GUANTANAMO BAY NAVY BASE, CUBA A review board has decided that a Saudi prisoner who attended flight school in the U.S. and was trained to make explosives by al-Qaida should continue to be held without charge. The Periodic Review Board said in a decision released Friday that Ghassan Abdallah al-Sharbi, 41, should remain in custody at the U.S. base in Cuba because he remains a security threat. He spoke with candor at his June 23 board hearing, the decision said. Sharbi attended Embry-Riddle Aeronautical University in Prescott, Arizona, and later went to a U.S. flight school, where he “associated with” two of the 9/11 hijackers, according to a profile released by the Pentagon before his review board hearing. Authorities said he later received training by al-Qaida in the manufacture of improvised explosive devices and was captured in a raid on a terrorist safe house in Faisalabad, Pakistan in 2002. One of Guantanamo Bay’s most dangerous and longest-held terror suspects is a Saudi national who knows how to fly planes and build sophisticated bombs, speaks fluent English and remains committed to killing Americans, say former U.S. officials who dealt with Ghassan al Sharbi face-to-face.Revelations last week that Al Sharbi’s flight training certificate, tucked into a Saudi Arabian Embassy envelope, had been found in 2003 among a trove of documents buried in Pakistan following his arrest there, raised fresh questions about the Kingdom’s possible involvement in the Sept. 11, 2001, terror attacks. Although Al Sharbi, who trained with several of the 9/11 hijackers at an Arizona flight school, did not take part in the attacks, he is seen as one of the most lethal and committed terrorists held at the military base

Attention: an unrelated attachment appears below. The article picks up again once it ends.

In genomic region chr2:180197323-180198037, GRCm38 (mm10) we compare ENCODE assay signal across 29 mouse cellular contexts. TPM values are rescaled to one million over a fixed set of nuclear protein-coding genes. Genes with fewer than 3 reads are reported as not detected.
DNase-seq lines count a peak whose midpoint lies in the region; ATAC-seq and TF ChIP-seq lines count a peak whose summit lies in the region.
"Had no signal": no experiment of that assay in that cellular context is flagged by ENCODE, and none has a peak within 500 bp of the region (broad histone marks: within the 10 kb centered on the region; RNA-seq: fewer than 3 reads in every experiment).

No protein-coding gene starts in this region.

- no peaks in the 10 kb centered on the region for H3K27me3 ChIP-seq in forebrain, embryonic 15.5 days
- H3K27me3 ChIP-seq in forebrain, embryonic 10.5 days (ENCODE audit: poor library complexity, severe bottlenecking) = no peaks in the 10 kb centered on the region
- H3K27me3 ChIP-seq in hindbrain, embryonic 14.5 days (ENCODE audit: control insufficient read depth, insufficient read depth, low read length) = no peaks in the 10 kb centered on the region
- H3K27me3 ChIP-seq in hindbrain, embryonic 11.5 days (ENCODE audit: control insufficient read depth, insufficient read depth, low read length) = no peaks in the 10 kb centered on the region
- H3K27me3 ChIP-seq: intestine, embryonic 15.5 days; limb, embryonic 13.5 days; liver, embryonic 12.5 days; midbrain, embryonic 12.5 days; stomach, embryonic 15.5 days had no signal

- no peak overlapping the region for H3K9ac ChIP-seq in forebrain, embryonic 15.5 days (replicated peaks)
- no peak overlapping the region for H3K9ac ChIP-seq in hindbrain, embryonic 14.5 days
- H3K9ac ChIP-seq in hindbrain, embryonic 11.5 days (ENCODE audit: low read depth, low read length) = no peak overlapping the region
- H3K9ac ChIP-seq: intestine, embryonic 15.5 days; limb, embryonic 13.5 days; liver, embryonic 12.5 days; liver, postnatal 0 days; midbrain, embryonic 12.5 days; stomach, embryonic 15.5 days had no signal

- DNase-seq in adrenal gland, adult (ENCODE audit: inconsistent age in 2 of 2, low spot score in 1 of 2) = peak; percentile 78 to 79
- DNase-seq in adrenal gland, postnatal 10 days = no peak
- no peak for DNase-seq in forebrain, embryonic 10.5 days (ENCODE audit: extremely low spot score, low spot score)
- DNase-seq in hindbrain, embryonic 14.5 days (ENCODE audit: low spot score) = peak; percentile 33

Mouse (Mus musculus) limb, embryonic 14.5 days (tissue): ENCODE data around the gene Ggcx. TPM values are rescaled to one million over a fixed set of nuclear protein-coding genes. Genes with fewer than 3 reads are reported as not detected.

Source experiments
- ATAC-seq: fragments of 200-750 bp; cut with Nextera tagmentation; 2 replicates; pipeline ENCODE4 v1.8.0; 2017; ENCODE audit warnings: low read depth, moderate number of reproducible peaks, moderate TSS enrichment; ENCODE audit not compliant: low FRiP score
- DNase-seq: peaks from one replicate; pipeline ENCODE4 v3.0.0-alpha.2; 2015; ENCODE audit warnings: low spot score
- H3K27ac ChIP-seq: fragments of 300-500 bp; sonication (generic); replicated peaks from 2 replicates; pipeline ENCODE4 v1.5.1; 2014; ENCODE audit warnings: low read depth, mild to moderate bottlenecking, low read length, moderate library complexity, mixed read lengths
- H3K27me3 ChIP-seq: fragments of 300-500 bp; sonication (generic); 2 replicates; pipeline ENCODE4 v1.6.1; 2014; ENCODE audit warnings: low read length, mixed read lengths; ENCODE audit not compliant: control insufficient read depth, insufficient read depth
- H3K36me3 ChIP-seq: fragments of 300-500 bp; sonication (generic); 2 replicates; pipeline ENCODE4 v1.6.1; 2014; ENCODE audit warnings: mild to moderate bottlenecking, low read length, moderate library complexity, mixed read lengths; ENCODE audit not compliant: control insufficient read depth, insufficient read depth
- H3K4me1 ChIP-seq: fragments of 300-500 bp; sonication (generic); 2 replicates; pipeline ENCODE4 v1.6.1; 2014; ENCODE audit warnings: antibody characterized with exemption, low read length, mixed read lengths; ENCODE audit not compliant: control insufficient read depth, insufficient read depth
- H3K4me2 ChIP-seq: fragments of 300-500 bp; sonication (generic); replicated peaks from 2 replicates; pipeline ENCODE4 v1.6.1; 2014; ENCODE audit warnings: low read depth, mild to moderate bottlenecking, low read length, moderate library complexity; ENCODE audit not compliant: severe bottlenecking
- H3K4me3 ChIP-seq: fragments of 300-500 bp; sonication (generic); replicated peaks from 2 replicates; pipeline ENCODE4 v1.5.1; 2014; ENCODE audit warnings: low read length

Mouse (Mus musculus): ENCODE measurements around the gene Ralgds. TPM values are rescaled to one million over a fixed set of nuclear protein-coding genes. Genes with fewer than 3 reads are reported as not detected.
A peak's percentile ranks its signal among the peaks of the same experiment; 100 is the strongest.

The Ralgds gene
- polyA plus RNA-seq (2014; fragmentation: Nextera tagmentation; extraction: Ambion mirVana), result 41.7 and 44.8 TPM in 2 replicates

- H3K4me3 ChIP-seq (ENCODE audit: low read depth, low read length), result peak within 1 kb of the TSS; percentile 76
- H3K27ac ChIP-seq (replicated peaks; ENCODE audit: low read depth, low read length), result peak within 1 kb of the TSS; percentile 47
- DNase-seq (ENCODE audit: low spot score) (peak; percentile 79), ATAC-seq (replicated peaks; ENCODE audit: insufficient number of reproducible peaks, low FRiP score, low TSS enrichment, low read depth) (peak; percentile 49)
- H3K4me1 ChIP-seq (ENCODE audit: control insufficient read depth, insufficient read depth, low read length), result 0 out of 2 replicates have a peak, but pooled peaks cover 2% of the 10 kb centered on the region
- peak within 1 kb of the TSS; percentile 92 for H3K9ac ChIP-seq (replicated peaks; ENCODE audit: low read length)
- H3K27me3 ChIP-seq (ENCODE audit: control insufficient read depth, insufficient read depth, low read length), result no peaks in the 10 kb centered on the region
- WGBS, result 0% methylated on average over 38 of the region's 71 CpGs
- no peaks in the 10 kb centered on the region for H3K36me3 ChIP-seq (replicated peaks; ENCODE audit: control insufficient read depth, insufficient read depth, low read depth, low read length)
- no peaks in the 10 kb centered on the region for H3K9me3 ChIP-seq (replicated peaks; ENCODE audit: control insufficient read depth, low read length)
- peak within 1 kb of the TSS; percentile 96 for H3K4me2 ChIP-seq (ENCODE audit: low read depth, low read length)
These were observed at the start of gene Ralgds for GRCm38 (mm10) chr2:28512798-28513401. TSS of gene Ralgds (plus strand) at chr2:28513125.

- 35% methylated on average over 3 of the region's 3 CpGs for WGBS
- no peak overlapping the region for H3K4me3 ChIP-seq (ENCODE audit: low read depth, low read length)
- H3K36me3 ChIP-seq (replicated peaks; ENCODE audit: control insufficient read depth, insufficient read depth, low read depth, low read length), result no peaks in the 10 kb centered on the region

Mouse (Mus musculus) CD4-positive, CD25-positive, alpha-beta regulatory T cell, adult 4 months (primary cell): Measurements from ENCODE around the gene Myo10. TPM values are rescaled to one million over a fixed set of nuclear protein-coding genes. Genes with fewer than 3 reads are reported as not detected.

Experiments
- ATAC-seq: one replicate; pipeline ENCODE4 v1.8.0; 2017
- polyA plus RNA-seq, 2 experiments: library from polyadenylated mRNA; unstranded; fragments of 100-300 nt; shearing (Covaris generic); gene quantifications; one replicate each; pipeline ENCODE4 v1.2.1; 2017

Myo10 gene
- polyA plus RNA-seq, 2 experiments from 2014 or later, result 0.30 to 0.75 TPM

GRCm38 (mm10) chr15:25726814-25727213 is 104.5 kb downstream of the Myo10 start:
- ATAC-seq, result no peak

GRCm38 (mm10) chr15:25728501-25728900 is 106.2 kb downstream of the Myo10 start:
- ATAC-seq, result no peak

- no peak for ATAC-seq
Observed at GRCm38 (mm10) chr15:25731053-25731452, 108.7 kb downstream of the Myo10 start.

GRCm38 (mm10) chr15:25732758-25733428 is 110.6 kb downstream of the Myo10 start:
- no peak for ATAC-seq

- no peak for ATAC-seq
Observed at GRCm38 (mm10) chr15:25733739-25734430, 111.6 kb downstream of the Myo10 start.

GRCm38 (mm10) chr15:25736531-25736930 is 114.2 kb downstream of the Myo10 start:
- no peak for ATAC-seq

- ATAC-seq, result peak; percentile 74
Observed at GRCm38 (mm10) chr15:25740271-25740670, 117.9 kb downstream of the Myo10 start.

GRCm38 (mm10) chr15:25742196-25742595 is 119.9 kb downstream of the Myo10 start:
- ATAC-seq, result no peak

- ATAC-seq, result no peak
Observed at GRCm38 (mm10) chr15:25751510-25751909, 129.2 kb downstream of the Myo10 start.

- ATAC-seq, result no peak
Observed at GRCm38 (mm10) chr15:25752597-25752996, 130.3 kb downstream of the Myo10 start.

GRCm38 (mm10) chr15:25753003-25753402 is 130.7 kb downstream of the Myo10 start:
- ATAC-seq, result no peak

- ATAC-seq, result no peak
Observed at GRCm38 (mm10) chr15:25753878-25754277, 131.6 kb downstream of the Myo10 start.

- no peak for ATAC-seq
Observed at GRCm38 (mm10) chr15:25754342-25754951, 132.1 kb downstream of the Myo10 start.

"This is a window of opportunity you are seldom presented with." Hanjour would end up with Alhamzi and Al-Midhar on American Airlines Flight 77, the jet that smashed into the Pentagon shortly after departing from Dulles airport outside Washington. A government report on the Sept. 11 attacks, which was prepared by a joint House-Senate committee and released today, says the FBI's informant knew that Alhamzi and Al-Midhar were going to flight school in Arizona but never told his FBI handler, Butler, who was in the dark about the significance of the two men. Nawaf alHazmi and a longtime friend, Khalid al-Mihdhar, left their homes in Saudi Arabia in 1995 to fight for Muslims in the Bosnian War. Hazmi later traveled to Afghanistan to fight with the Taliban against the Afghan Northern Alliance. He returned to Saudi Arabia in early 1999. Already long time affiliates of al-Qaeda with extensive fighting experience, Hazmi and Mihdhar were chosen by Osama bin Laden for an ambitious terrorist plot to pilot commercial airlines into designated targets in the United States. Hazmi and Mihdhar both obtained US tourist visas in April 1999.